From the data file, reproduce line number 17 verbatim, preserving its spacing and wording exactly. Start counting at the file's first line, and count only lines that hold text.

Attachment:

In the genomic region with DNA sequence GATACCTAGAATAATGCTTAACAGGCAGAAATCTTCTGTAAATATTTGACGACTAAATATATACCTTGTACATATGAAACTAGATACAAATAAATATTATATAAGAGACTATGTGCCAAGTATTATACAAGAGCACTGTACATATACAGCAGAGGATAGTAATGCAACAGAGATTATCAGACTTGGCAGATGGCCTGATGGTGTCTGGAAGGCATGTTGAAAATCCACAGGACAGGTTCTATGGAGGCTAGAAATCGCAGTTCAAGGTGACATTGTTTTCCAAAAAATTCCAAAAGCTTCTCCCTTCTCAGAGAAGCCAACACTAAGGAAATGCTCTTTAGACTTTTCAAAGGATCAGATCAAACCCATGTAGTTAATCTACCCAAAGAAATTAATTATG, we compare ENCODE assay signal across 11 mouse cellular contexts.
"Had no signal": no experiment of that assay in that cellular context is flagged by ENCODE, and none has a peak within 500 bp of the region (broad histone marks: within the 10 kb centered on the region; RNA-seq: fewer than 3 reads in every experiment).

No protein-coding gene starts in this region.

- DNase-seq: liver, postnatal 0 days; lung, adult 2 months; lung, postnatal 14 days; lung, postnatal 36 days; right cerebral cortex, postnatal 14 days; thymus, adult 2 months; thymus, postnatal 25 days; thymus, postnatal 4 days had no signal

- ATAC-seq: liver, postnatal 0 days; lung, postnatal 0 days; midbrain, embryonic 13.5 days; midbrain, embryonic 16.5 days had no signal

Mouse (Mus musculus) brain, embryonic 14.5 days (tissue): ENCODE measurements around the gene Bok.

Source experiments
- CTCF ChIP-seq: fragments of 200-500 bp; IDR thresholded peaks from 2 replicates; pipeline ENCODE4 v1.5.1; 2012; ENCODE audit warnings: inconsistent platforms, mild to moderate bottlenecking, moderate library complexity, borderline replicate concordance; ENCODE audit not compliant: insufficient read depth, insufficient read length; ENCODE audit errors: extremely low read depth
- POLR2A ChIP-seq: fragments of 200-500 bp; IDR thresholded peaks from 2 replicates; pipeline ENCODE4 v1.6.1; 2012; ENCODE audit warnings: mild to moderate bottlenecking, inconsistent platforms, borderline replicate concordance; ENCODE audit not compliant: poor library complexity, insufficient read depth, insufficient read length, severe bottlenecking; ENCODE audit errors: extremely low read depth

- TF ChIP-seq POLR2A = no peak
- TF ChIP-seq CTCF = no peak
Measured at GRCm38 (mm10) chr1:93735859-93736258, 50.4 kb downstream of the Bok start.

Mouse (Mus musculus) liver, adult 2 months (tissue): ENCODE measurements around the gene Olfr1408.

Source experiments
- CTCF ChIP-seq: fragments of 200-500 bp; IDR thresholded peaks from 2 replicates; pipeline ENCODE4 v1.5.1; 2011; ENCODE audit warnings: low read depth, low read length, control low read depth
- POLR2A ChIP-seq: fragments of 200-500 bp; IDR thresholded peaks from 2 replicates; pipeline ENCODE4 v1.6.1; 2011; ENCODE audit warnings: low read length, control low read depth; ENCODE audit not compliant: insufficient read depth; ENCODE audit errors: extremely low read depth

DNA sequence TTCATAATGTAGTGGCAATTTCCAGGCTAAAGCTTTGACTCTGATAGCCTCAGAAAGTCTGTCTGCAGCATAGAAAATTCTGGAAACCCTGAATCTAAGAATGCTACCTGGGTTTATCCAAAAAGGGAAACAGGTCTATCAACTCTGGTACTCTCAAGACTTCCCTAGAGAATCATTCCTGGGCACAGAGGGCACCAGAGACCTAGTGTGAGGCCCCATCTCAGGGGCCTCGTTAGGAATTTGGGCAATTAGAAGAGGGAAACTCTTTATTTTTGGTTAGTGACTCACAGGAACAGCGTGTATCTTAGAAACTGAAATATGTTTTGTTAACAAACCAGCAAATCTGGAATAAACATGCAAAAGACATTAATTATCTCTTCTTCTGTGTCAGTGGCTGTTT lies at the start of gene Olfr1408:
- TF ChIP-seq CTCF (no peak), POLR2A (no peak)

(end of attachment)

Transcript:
DNA sequence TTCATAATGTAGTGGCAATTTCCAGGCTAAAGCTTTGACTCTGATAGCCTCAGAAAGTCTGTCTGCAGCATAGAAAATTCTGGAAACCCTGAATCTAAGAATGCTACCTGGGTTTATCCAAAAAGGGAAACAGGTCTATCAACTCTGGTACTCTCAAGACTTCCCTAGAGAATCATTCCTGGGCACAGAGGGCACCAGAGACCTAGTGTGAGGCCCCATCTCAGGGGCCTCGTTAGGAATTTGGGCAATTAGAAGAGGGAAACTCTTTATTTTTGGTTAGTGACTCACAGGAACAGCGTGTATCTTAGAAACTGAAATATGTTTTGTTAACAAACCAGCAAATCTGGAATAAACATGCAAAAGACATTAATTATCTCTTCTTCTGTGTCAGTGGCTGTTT lies at the start of gene Olfr1408: